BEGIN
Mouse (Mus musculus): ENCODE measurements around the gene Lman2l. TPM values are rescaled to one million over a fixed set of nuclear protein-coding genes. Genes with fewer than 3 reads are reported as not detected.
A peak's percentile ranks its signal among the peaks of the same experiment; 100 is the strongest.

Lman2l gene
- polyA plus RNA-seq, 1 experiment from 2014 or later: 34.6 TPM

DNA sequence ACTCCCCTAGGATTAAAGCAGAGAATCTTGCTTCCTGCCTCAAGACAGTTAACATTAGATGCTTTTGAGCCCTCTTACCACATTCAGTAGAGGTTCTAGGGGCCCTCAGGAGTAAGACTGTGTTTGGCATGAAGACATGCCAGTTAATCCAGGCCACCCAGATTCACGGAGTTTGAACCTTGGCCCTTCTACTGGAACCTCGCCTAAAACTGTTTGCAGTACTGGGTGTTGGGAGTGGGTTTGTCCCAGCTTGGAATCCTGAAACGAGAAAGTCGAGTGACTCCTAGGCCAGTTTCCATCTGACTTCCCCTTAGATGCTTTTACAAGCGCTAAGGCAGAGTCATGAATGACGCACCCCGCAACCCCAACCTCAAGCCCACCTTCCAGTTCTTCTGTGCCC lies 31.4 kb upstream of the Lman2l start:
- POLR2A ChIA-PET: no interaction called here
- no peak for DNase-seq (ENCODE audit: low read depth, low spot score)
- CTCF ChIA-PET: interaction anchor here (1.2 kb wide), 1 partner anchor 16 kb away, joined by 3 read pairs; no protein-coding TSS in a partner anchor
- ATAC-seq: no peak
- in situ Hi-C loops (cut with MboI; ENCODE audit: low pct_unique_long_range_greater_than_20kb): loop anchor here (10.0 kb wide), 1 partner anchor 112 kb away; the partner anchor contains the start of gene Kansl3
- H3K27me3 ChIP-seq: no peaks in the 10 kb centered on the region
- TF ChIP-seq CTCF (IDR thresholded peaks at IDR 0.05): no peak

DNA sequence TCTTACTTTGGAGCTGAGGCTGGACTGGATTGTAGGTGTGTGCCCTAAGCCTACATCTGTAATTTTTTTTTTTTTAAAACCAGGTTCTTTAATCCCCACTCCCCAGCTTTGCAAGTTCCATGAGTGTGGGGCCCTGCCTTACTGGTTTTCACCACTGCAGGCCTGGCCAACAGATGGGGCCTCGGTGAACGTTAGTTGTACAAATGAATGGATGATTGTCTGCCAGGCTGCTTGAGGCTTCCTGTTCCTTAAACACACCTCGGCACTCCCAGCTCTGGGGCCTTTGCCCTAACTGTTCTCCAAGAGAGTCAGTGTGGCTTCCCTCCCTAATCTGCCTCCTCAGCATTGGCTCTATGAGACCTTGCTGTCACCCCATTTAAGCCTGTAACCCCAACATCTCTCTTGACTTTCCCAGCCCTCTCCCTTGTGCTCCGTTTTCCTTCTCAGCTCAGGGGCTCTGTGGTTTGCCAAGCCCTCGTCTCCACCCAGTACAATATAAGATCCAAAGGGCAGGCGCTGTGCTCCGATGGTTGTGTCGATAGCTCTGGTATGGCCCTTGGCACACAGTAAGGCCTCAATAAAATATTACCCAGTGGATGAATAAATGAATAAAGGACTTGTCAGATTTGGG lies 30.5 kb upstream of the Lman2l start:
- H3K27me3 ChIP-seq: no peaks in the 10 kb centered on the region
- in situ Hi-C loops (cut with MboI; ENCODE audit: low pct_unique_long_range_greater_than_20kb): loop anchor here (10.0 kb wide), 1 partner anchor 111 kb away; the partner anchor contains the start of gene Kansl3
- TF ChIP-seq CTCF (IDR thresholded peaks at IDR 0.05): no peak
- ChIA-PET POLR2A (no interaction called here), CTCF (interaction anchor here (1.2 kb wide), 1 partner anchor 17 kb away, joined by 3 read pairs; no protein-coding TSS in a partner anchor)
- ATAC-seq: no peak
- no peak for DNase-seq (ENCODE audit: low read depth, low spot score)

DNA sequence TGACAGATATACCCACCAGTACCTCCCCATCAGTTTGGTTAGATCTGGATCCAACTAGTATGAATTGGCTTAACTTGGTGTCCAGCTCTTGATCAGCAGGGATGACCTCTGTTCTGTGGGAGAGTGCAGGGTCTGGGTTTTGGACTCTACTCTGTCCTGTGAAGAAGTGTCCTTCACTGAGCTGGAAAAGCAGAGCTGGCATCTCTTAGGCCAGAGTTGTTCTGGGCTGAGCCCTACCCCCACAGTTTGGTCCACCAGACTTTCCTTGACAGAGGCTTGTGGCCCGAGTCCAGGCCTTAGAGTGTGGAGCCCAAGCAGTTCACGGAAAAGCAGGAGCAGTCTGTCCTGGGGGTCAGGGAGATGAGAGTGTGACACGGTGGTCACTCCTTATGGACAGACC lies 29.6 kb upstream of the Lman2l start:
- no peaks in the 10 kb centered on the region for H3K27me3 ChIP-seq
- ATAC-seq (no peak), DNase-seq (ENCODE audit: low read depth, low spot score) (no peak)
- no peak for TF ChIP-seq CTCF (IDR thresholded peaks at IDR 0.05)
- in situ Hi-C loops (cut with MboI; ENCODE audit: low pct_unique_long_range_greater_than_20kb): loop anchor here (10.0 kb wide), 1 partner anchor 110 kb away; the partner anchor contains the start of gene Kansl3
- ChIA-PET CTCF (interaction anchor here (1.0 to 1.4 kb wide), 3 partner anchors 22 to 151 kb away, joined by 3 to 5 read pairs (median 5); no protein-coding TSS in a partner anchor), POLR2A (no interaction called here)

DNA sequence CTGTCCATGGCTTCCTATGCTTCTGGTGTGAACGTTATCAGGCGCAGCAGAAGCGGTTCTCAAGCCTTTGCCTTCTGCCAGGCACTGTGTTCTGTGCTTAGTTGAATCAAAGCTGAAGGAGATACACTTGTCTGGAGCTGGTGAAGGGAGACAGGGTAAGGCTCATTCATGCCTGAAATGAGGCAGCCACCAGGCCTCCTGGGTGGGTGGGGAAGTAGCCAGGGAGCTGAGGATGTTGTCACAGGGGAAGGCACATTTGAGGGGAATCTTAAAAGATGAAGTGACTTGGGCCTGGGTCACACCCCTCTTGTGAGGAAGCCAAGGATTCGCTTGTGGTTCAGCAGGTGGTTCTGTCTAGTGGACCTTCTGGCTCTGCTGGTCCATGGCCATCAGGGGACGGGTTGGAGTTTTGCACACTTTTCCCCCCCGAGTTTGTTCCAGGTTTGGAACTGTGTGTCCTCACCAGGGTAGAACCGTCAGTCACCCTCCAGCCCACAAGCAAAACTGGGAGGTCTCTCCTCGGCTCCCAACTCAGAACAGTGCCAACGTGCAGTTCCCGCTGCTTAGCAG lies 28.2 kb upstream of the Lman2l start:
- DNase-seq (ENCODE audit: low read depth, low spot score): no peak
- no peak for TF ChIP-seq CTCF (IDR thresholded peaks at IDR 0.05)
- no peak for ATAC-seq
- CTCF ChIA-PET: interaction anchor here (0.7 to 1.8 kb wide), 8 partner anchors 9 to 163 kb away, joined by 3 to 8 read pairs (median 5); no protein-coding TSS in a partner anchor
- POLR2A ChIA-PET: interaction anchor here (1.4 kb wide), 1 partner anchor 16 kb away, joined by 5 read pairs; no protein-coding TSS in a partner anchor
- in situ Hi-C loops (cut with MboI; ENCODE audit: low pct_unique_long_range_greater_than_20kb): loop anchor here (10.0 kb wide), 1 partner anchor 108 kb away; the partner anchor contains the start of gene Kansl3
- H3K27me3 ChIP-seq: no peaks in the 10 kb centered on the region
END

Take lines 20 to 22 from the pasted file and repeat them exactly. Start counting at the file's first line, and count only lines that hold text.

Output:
DNA sequence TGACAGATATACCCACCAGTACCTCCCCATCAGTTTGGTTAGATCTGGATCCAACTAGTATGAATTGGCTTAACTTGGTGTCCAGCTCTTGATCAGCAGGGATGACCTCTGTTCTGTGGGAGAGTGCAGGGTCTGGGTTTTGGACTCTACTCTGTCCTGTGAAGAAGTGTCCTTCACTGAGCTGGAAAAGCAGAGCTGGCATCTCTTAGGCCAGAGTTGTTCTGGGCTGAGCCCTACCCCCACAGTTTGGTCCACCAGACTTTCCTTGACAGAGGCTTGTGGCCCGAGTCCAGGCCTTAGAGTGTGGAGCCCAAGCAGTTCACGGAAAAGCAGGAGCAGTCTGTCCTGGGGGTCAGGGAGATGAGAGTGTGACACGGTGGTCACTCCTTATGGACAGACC lies 29.6 kb upstream of the Lman2l start:
- no peaks in the 10 kb centered on the region for H3K27me3 ChIP-seq
- ATAC-seq (no peak), DNase-seq (ENCODE audit: low read depth, low spot score) (no peak)